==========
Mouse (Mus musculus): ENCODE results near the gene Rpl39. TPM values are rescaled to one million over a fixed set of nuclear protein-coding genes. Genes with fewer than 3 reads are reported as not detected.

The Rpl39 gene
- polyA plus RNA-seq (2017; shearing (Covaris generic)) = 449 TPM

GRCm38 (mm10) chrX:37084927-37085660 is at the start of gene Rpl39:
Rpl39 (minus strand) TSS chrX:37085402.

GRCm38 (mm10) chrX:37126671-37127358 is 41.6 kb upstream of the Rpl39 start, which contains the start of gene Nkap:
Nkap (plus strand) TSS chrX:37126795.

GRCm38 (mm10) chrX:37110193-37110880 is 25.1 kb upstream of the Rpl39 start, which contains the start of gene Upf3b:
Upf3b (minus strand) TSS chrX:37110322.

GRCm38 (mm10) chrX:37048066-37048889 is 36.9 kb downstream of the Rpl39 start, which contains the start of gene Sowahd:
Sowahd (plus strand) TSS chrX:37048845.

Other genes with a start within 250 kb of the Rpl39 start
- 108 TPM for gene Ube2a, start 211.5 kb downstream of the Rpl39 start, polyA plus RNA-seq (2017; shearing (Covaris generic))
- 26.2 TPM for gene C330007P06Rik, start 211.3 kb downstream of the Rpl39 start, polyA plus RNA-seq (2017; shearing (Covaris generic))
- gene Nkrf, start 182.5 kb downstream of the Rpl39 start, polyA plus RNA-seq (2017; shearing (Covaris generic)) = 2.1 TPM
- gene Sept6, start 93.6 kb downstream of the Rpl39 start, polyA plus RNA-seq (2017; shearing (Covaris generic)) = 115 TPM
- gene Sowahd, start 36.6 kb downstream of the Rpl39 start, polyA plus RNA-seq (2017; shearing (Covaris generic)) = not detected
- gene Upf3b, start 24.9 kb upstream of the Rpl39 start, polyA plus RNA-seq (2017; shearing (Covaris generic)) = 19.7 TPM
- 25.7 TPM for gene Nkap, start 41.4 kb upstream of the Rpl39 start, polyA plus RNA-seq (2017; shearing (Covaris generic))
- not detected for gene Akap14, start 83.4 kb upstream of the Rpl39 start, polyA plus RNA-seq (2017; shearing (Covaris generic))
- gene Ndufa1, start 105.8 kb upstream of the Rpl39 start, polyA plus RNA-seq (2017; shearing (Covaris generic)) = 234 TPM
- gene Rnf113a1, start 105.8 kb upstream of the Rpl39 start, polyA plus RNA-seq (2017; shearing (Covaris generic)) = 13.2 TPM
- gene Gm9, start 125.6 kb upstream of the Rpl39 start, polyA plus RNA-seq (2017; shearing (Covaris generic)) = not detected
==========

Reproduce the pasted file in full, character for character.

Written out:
Mouse (Mus musculus): ENCODE results near the gene Rpl39. TPM values are rescaled to one million over a fixed set of nuclear protein-coding genes. Genes with fewer than 3 reads are reported as not detected.

The Rpl39 gene
- polyA plus RNA-seq (2017; shearing (Covaris generic)) = 449 TPM

GRCm38 (mm10) chrX:37084927-37085660 is at the start of gene Rpl39:
Rpl39 (minus strand) TSS chrX:37085402.

GRCm38 (mm10) chrX:37126671-37127358 is 41.6 kb upstream of the Rpl39 start, which contains the start of gene Nkap:
Nkap (plus strand) TSS chrX:37126795.

GRCm38 (mm10) chrX:37110193-37110880 is 25.1 kb upstream of the Rpl39 start, which contains the start of gene Upf3b:
Upf3b (minus strand) TSS chrX:37110322.

GRCm38 (mm10) chrX:37048066-37048889 is 36.9 kb downstream of the Rpl39 start, which contains the start of gene Sowahd:
Sowahd (plus strand) TSS chrX:37048845.

Other genes with a start within 250 kb of the Rpl39 start
- 108 TPM for gene Ube2a, start 211.5 kb downstream of the Rpl39 start, polyA plus RNA-seq (2017; shearing (Covaris generic))
- 26.2 TPM for gene C330007P06Rik, start 211.3 kb downstream of the Rpl39 start, polyA plus RNA-seq (2017; shearing (Covaris generic))
- gene Nkrf, start 182.5 kb downstream of the Rpl39 start, polyA plus RNA-seq (2017; shearing (Covaris generic)) = 2.1 TPM
- gene Sept6, start 93.6 kb downstream of the Rpl39 start, polyA plus RNA-seq (2017; shearing (Covaris generic)) = 115 TPM
- gene Sowahd, start 36.6 kb downstream of the Rpl39 start, polyA plus RNA-seq (2017; shearing (Covaris generic)) = not detected
- gene Upf3b, start 24.9 kb upstream of the Rpl39 start, polyA plus RNA-seq (2017; shearing (Covaris generic)) = 19.7 TPM
- 25.7 TPM for gene Nkap, start 41.4 kb upstream of the Rpl39 start, polyA plus RNA-seq (2017; shearing (Covaris generic))
- not detected for gene Akap14, start 83.4 kb upstream of the Rpl39 start, polyA plus RNA-seq (2017; shearing (Covaris generic))
- gene Ndufa1, start 105.8 kb upstream of the Rpl39 start, polyA plus RNA-seq (2017; shearing (Covaris generic)) = 234 TPM
- gene Rnf113a1, start 105.8 kb upstream of the Rpl39 start, polyA plus RNA-seq (2017; shearing (Covaris generic)) = 13.2 TPM
- gene Gm9, start 125.6 kb upstream of the Rpl39 start, polyA plus RNA-seq (2017; shearing (Covaris generic)) = not detected